Trying to keep up with all the rotating members of Snarky Puppy is a lot like trying to keep up with all the new flavors of Pringles -- there's too many to keep track of, and no matter what variety you get you're guaranteed to have a rumble in your ass. It's been a few years now that I've heard steady word-of-mouth reviews of this band that were all consistently comprised of one word: duuuuuude. Thus, when I saw they were coming to Portland for the Soul'd Out Music Fest, I jumped on it like crabs on a 70's porn star.
It seemed a majority of the packed house at Dante's were in the same boat as me -- at the gig because of the band's reputation rather than due to a resounding familiarity with their music. This led more than a few heads in the crowd to believe that the band's short opening set backing a female singer and her mellow soul tunes was the actual meat of the enchilada. When the same musicians walked on stage and started throwing down heavy funk-fusion, you could hear a collective "ooohhhhh" from all corners of the room. I will admit that I was initially disappointed to see that bassist and bandleader Michael League's Caucasian afro was currently in the trimmed back stages compared to some clips I had watched online, but I let it slide when I bore witness to his valiant attempt at facial hair. On the whole, these are some badass baby-faced motherfuckers, but OK… enough already, how 'bout one of them music reviews…
Robert Searight is an absolute monster on the drums. Jumping from gargantuan soul pops to thunder assaults at the drop of a hat, I half expected to see him collapse on the kit at the end of the set. There were times when some tunes would embody more of a funked down swagger, but for the most part it was a relentless attack on the skins all night. Together with the bass, the rhythm section's pocket skills were majestic, but League's most impressive trait is how much room he gives each song to breathe. Any time anybody on stage had a solo thrown their way, the structure of the music would flex around the lead licks creating a pulsing cushion for each player to comfortably roll on top of. Each horn player would raise the bar a little higher on their compatriots throughout the set, and there were several times when a brass solo made me dance like Neal Cassady with a belly full of bennies. Mike Maher's trumpet solos were the most incomparably dope parts of the set, but the all-star badge of the evening had to go to Justin Stanton.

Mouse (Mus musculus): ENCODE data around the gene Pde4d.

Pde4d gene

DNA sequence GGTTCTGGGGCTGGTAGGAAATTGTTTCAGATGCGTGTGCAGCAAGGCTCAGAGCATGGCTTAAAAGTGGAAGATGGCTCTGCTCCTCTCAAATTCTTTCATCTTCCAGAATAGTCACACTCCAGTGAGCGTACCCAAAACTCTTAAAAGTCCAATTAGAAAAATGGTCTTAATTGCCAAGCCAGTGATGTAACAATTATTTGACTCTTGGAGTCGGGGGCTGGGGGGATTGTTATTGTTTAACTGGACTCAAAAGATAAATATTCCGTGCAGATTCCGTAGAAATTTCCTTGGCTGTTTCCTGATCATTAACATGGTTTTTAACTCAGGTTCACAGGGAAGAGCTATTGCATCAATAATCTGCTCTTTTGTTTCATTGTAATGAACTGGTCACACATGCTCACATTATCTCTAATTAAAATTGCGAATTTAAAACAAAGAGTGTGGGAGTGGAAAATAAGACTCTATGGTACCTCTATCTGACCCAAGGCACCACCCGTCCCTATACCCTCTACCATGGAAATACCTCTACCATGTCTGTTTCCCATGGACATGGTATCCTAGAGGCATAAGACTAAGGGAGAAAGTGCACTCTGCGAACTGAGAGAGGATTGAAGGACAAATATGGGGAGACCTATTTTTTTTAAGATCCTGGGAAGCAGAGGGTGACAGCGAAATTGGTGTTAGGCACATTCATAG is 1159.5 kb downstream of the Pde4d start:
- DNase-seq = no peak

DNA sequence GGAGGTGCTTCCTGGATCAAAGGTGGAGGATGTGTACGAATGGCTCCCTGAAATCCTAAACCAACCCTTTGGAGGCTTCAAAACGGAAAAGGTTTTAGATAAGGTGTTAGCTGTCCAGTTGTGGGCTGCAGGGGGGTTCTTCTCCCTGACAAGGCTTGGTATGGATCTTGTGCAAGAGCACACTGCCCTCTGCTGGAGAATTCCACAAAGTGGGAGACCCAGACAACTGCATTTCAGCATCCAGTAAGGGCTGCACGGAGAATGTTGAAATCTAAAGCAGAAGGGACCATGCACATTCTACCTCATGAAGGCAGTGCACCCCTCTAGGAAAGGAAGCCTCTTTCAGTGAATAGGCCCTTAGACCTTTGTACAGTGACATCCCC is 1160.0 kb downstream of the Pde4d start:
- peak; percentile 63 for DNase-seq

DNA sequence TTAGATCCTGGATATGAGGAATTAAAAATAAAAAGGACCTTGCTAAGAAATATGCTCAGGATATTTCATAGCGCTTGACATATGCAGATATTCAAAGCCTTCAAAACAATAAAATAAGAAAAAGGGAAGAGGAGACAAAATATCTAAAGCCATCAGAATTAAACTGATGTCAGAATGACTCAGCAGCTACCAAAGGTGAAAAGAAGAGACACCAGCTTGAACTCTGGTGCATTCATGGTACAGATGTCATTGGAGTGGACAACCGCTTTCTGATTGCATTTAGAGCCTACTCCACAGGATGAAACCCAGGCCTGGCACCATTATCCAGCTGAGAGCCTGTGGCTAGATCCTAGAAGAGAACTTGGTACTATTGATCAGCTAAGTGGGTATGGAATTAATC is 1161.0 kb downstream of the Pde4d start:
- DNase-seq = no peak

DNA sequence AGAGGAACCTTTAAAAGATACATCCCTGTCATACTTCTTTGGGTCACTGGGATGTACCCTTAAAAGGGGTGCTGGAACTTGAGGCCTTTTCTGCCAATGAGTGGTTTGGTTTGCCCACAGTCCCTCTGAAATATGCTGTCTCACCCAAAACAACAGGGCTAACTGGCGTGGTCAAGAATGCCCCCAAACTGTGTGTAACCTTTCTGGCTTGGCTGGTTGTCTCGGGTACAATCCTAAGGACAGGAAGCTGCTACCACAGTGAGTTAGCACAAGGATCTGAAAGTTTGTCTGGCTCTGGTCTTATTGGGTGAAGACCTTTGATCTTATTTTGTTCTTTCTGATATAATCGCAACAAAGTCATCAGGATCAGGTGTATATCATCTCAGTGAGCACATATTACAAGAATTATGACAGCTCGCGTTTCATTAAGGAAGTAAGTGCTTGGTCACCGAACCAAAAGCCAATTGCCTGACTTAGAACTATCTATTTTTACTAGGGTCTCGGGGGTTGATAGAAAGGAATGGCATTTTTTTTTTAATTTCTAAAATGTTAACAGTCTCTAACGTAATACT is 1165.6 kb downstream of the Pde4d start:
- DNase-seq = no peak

Stanton would flip between the keys and the trumpet like a stoner jumps between nachos and a Snickers bar -- bringing a unique flavor to each but acting like either one was the defining piece of his existence. At one point after following up an absolutely disgusting trumpet section with an even more evil romp on the keys, it became clear that he himself is the instrument and whatever tool he uses to channel the divine is at his mercy. While at first I was bummed that the legendary Shaun Martin wouldn't be appearing on keys for this gig, three songs into the set I couldn't have cared less. Regardless of who's up there, there's enough talent on a Snarky Puppy stage to make old jazz cats take up knitting. The band is essentially the Wu-Tang Clan of jazz -- vicious, brilliant, and Voltron-like in their ability to unify individual powers.
Sadly, I couldn't tell you the name of one song they played this night, but at the same time it's not all that necessary. There were tunes they called new, and ones that were old-hat, but they were all crucially tight and relentlessly fresh. This is a band that you could see 1,000 times and never grow tired of. Your body would definitely crumble from a constant motion of dancing before your mind heard one note it would consider stale. Pay attention to this band. Right now. They're easily one of the top live acts of the moment destroying clubs across the world, and I'm already fiending for more.